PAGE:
Prototype 2: In another approach, the team collaborated with a local professional designer to work on refining the technology and providing design inputs to the innovators. Unfortunately, the designer worked in isolation, without interacting with the innovators or the consumers, and failed to deliver a functional product

Prototype 2 developed by the designer was very good, in ergonomics and design. However, it did not have a dropping mechanism, which was introduced in another version developed by the designer. In this version, the motor did not run constantly, leaving intervals in between, wherein the manual wick dropping mechanism was to be used. However, the wick dropping mechanism, located in the front part of the machine, was unacceptable to the consumers.  Since, no other alternative could be offered by the designer, the incubation team terminated the assignment with the designer, after documenting the learning from the assignment and recording the technical inputs.

The learning from the above experience was quite simple and straightforward: frequent interaction between designers, innovators, and prospective customers is very essential for the success of a proto type development project.

Prototype 3: As a part of third approach, the prototype development work was undertaken by the in-house engineering team at NIF’s Fab Lab and the innovators. In this prototype, for the first time, a proper mechanism for dropping the wicks was developed. However the prototype as a whole was complex, crude, and user-unfriendly. Thecomponents used for the wick dropping mechanism were made from acrylic sheet, which was not durable. Hence, the dropping mechanism served merely as a base for further work. Further refinements to the above prototype resulted in model 2.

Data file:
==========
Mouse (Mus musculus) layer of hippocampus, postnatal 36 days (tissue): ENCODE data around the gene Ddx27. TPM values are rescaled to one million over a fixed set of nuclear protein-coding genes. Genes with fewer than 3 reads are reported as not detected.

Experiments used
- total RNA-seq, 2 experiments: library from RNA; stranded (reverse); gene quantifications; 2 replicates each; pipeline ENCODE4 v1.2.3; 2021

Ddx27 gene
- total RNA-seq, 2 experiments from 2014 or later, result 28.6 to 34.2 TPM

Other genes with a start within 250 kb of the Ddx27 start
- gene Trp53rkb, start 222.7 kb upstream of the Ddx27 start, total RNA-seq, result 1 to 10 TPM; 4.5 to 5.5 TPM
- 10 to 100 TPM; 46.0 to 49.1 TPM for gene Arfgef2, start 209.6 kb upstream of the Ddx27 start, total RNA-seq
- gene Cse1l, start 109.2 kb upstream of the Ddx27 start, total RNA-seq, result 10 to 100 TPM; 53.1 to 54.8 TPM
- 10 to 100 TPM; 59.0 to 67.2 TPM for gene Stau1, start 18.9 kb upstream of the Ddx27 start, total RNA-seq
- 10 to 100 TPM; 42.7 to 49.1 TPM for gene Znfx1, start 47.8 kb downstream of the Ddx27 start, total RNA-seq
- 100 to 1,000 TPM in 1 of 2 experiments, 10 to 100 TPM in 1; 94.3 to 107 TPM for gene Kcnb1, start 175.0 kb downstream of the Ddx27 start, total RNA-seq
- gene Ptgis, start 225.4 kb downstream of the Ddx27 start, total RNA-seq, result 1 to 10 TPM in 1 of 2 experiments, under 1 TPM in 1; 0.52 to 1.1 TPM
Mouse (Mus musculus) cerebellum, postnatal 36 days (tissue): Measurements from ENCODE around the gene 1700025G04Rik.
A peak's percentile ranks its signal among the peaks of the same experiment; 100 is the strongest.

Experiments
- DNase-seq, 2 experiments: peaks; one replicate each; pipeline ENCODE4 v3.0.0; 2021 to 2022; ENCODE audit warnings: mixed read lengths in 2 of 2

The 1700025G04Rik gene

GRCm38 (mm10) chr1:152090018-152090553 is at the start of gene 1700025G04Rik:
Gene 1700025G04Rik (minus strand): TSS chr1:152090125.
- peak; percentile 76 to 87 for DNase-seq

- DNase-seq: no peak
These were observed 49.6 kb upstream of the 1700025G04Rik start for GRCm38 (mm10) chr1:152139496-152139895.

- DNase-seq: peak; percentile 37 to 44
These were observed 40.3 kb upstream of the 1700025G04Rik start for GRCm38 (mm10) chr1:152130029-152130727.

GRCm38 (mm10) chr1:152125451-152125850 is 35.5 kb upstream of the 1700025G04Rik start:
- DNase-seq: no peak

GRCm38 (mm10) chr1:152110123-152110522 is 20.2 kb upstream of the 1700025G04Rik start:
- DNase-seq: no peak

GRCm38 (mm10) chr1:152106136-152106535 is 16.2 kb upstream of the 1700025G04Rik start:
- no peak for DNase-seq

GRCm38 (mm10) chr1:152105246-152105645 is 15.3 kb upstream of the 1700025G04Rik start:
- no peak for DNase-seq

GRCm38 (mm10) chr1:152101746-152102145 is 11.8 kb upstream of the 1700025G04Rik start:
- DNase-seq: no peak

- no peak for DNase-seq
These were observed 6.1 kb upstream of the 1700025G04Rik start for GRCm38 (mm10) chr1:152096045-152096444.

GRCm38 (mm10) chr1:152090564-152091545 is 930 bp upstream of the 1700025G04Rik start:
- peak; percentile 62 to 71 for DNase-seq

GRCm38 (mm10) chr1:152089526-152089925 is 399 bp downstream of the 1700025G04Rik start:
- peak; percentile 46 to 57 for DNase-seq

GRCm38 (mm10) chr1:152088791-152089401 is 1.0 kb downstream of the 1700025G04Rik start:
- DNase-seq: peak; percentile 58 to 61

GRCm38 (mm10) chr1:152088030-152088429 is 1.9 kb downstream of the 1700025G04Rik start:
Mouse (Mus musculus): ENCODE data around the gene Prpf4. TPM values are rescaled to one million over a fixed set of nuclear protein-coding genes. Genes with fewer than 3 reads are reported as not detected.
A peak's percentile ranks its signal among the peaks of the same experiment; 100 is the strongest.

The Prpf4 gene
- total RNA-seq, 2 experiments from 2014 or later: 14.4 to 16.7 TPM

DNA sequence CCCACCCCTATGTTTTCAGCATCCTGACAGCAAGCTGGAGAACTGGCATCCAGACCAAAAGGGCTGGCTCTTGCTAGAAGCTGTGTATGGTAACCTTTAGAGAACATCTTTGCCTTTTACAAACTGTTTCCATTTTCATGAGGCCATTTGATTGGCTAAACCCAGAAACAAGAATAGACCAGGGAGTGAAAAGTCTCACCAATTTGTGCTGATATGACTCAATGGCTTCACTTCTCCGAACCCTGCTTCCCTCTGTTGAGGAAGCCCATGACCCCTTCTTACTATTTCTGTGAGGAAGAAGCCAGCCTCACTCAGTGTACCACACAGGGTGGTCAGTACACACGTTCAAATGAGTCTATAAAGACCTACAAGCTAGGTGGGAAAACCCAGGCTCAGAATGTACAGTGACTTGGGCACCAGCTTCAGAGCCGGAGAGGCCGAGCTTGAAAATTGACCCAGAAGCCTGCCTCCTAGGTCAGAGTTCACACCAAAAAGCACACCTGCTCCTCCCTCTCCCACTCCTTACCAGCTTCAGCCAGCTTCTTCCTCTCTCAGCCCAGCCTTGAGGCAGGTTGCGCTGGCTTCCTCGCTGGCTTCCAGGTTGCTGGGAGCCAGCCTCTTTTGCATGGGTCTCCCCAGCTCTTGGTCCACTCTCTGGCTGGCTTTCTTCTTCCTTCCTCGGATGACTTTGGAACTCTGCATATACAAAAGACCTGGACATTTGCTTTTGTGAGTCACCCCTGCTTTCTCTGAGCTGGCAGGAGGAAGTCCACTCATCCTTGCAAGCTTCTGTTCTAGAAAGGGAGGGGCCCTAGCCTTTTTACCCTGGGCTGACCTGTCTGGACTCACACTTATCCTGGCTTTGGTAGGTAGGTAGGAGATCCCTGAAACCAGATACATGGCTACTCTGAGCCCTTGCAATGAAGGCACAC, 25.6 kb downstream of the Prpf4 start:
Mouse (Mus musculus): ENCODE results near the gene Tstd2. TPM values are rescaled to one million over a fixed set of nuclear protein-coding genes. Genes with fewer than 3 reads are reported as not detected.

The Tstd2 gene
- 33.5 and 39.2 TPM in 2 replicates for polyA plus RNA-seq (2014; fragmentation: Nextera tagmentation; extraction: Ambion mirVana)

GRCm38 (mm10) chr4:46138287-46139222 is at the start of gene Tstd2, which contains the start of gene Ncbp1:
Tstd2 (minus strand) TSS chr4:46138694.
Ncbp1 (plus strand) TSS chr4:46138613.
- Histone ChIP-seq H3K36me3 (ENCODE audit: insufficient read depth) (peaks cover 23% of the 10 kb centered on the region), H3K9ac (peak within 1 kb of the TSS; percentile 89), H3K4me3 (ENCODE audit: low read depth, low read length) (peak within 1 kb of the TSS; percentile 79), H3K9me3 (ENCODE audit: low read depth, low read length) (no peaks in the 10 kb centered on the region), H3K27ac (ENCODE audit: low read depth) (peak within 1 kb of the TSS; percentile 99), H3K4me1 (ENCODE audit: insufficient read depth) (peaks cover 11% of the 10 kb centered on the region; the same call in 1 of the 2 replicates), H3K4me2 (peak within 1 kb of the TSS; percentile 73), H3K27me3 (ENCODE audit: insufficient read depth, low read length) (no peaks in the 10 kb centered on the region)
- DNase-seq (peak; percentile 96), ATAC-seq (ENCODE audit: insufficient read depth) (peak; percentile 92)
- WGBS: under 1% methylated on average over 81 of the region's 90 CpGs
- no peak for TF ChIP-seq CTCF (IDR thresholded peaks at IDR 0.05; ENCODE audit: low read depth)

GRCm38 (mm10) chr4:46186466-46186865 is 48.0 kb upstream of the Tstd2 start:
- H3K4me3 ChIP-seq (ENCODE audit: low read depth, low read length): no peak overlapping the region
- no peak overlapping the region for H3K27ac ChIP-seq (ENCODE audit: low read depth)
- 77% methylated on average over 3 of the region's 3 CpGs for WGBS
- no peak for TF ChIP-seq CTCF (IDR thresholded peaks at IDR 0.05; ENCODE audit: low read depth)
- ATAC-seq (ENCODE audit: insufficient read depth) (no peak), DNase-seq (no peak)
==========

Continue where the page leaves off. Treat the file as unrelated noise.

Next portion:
Prototype 4: At this stage, the incubation team involved in the proto type development, Paresh Panchalf, who is a successful entrepreneur and grassroots innovator. The aim of the project team at this point was to develop a compact, market ready version of the machine. Panchal’s inputs were critical in sourcing two important components a) small motor having high RPM and torque; b) a small collate, a component to hold the needle. Further, he designed gears with which the motor was directly connected. This work resulted in model 1. This model was used by consumers during field trials in Bhuvaladi village and Khokhra area of Ahmedabad. The consumers found during these trials that the gears were not moving at desired speed. Therefore, the design was changed to obtain model 2.  The major new introduction in this model was a set of three pulleys connected by a belt. This modification ensured good performance, providing high RPM and torque, and facilitated the fall of cotton wicks automatically.

While providing the above help, Panchal spent his own money, labour, time, and work shop facilities, without charging for them from GIAN. The importance and relevance of the social capital of Honeybee Network and its role in maintaining the spirit of grassroots innovators is noteworthy in this casegh.